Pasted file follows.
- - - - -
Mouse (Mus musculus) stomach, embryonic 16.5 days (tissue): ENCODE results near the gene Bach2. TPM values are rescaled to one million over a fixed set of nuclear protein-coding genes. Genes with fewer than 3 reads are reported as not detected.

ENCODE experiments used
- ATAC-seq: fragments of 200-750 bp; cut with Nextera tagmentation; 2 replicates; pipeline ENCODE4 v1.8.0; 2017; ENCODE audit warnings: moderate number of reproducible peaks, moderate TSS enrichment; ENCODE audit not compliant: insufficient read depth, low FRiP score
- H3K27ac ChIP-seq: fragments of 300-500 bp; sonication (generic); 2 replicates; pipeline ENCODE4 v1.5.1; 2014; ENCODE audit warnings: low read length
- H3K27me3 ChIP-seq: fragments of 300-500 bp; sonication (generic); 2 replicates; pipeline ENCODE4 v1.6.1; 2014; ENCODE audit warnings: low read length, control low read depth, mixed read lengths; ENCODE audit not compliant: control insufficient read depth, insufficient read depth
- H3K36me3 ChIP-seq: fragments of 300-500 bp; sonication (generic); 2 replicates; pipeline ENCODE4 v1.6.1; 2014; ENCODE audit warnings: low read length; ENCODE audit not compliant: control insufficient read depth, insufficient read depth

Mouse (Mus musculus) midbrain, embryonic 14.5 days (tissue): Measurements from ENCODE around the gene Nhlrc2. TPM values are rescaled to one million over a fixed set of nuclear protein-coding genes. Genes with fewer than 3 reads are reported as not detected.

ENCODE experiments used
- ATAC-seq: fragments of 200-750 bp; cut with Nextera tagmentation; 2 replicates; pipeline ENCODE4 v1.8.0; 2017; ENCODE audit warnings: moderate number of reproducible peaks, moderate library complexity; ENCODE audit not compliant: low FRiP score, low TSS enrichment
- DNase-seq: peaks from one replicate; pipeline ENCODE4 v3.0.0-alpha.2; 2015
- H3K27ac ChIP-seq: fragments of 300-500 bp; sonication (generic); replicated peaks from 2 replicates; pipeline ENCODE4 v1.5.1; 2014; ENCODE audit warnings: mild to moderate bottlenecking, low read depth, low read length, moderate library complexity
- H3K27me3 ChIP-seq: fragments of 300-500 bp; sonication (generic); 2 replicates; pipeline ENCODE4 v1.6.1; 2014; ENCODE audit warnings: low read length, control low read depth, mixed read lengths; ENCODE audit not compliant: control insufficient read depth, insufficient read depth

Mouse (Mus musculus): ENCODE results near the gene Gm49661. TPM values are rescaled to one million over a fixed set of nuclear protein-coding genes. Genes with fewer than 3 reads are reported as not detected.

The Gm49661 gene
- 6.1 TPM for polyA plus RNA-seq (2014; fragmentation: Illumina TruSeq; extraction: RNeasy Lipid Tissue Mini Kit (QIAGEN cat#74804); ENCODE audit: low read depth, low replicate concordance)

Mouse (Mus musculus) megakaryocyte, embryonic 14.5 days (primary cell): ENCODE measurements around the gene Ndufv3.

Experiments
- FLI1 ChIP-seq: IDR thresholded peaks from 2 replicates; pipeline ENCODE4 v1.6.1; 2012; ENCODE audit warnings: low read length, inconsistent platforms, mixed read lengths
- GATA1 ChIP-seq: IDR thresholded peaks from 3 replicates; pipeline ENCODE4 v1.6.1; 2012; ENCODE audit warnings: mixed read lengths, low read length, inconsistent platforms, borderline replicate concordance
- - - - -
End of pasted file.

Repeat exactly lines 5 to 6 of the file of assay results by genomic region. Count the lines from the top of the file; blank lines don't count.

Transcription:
- H3K27me3 ChIP-seq: fragments of 300-500 bp; sonication (generic); 2 replicates; pipeline ENCODE4 v1.6.1; 2014; ENCODE audit warnings: low read length, control low read depth, mixed read lengths; ENCODE audit not compliant: control insufficient read depth, insufficient read depth
- H3K36me3 ChIP-seq: fragments of 300-500 bp; sonication (generic); 2 replicates; pipeline ENCODE4 v1.6.1; 2014; ENCODE audit warnings: low read length; ENCODE audit not compliant: control insufficient read depth, insufficient read depth